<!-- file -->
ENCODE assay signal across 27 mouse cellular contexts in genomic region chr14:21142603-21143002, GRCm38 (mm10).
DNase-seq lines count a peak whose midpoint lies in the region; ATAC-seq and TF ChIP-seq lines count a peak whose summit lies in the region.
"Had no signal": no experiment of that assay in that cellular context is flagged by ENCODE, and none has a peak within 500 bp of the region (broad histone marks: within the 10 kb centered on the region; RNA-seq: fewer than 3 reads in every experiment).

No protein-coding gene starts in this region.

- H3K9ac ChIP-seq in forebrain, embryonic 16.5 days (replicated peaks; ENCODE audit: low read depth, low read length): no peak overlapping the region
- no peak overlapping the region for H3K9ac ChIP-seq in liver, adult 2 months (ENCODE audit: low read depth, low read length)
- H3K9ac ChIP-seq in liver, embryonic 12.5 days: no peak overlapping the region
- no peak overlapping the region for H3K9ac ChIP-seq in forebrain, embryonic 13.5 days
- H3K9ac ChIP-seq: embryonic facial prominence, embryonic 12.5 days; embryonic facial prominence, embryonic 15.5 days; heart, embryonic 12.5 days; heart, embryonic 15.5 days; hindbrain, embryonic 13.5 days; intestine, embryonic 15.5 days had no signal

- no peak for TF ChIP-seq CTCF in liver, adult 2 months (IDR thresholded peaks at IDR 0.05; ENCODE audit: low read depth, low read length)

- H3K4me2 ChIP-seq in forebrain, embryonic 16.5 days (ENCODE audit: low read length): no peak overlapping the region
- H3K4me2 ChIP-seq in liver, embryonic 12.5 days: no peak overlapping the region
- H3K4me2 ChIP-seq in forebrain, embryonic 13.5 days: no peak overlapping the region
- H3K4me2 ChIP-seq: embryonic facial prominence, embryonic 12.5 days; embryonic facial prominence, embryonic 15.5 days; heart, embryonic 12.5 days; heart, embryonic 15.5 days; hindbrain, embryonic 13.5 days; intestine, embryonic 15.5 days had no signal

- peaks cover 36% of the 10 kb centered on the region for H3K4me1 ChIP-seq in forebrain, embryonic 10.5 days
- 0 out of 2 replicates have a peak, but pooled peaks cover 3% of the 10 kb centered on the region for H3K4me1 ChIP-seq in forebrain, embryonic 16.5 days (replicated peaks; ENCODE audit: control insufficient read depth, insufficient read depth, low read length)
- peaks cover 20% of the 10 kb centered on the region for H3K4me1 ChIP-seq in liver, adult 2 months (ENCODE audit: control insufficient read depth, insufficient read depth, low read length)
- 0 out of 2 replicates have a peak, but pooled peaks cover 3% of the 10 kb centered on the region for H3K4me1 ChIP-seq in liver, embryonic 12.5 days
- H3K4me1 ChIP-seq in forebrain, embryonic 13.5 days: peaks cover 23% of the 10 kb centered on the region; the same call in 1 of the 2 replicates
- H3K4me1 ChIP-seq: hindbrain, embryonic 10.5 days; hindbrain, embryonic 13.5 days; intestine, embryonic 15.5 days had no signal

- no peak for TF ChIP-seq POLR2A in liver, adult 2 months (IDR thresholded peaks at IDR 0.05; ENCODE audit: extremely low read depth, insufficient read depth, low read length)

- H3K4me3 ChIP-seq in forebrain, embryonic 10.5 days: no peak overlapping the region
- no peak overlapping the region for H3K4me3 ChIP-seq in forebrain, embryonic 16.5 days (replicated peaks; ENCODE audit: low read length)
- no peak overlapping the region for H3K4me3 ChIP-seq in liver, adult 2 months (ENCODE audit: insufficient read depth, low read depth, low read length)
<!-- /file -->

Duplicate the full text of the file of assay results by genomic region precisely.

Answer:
ENCODE assay signal across 27 mouse cellular contexts in genomic region chr14:21142603-21143002, GRCm38 (mm10).
DNase-seq lines count a peak whose midpoint lies in the region; ATAC-seq and TF ChIP-seq lines count a peak whose summit lies in the region.
"Had no signal": no experiment of that assay in that cellular context is flagged by ENCODE, and none has a peak within 500 bp of the region (broad histone marks: within the 10 kb centered on the region; RNA-seq: fewer than 3 reads in every experiment).

No protein-coding gene starts in this region.

- H3K9ac ChIP-seq in forebrain, embryonic 16.5 days (replicated peaks; ENCODE audit: low read depth, low read length): no peak overlapping the region
- no peak overlapping the region for H3K9ac ChIP-seq in liver, adult 2 months (ENCODE audit: low read depth, low read length)
- H3K9ac ChIP-seq in liver, embryonic 12.5 days: no peak overlapping the region
- no peak overlapping the region for H3K9ac ChIP-seq in forebrain, embryonic 13.5 days
- H3K9ac ChIP-seq: embryonic facial prominence, embryonic 12.5 days; embryonic facial prominence, embryonic 15.5 days; heart, embryonic 12.5 days; heart, embryonic 15.5 days; hindbrain, embryonic 13.5 days; intestine, embryonic 15.5 days had no signal

- no peak for TF ChIP-seq CTCF in liver, adult 2 months (IDR thresholded peaks at IDR 0.05; ENCODE audit: low read depth, low read length)

- H3K4me2 ChIP-seq in forebrain, embryonic 16.5 days (ENCODE audit: low read length): no peak overlapping the region
- H3K4me2 ChIP-seq in liver, embryonic 12.5 days: no peak overlapping the region
- H3K4me2 ChIP-seq in forebrain, embryonic 13.5 days: no peak overlapping the region
- H3K4me2 ChIP-seq: embryonic facial prominence, embryonic 12.5 days; embryonic facial prominence, embryonic 15.5 days; heart, embryonic 12.5 days; heart, embryonic 15.5 days; hindbrain, embryonic 13.5 days; intestine, embryonic 15.5 days had no signal

- peaks cover 36% of the 10 kb centered on the region for H3K4me1 ChIP-seq in forebrain, embryonic 10.5 days
- 0 out of 2 replicates have a peak, but pooled peaks cover 3% of the 10 kb centered on the region for H3K4me1 ChIP-seq in forebrain, embryonic 16.5 days (replicated peaks; ENCODE audit: control insufficient read depth, insufficient read depth, low read length)
- peaks cover 20% of the 10 kb centered on the region for H3K4me1 ChIP-seq in liver, adult 2 months (ENCODE audit: control insufficient read depth, insufficient read depth, low read length)
- 0 out of 2 replicates have a peak, but pooled peaks cover 3% of the 10 kb centered on the region for H3K4me1 ChIP-seq in liver, embryonic 12.5 days
- H3K4me1 ChIP-seq in forebrain, embryonic 13.5 days: peaks cover 23% of the 10 kb centered on the region; the same call in 1 of the 2 replicates
- H3K4me1 ChIP-seq: hindbrain, embryonic 10.5 days; hindbrain, embryonic 13.5 days; intestine, embryonic 15.5 days had no signal

- no peak for TF ChIP-seq POLR2A in liver, adult 2 months (IDR thresholded peaks at IDR 0.05; ENCODE audit: extremely low read depth, insufficient read depth, low read length)

- H3K4me3 ChIP-seq in forebrain, embryonic 10.5 days: no peak overlapping the region
- no peak overlapping the region for H3K4me3 ChIP-seq in forebrain, embryonic 16.5 days (replicated peaks; ENCODE audit: low read length)
- no peak overlapping the region for H3K4me3 ChIP-seq in liver, adult 2 months (ENCODE audit: insufficient read depth, low read depth, low read length)